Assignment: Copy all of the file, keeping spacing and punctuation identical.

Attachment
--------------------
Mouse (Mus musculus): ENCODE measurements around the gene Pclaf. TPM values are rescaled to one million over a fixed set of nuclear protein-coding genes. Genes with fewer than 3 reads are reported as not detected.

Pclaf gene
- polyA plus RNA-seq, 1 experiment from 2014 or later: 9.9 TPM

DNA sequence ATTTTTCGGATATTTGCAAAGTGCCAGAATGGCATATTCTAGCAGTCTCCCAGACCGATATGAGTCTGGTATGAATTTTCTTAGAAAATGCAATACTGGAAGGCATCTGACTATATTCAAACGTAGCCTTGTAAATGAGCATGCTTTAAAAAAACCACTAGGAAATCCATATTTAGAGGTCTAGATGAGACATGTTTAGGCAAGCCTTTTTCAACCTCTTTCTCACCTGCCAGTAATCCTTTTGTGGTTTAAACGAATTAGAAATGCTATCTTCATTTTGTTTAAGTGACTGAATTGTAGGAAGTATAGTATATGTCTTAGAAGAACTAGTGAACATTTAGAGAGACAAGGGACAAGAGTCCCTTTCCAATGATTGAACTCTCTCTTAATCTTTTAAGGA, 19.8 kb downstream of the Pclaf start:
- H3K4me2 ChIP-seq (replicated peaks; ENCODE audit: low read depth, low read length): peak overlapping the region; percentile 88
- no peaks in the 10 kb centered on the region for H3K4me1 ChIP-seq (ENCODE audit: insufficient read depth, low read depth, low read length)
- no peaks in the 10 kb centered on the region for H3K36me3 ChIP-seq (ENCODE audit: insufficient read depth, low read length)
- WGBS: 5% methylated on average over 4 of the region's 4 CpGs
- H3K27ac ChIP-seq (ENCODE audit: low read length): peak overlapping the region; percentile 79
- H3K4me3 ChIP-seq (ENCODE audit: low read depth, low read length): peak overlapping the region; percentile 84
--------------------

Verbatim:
Mouse (Mus musculus): ENCODE measurements around the gene Pclaf. TPM values are rescaled to one million over a fixed set of nuclear protein-coding genes. Genes with fewer than 3 reads are reported as not detected.

Pclaf gene
- polyA plus RNA-seq, 1 experiment from 2014 or later: 9.9 TPM

DNA sequence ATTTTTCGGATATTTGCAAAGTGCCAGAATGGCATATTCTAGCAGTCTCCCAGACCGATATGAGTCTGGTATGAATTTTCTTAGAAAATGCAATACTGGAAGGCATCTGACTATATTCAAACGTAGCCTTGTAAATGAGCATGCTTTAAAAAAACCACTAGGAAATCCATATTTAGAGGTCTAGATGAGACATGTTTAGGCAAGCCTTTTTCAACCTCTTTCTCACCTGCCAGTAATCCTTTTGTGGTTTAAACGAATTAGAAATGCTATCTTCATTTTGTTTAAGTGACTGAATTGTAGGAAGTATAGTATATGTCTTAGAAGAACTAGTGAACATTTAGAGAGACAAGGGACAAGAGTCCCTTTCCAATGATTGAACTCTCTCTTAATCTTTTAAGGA, 19.8 kb downstream of the Pclaf start:
- H3K4me2 ChIP-seq (replicated peaks; ENCODE audit: low read depth, low read length): peak overlapping the region; percentile 88
- no peaks in the 10 kb centered on the region for H3K4me1 ChIP-seq (ENCODE audit: insufficient read depth, low read depth, low read length)
- no peaks in the 10 kb centered on the region for H3K36me3 ChIP-seq (ENCODE audit: insufficient read depth, low read length)
- WGBS: 5% methylated on average over 4 of the region's 4 CpGs
- H3K27ac ChIP-seq (ENCODE audit: low read length): peak overlapping the region; percentile 79
- H3K4me3 ChIP-seq (ENCODE audit: low read depth, low read length): peak overlapping the region; percentile 84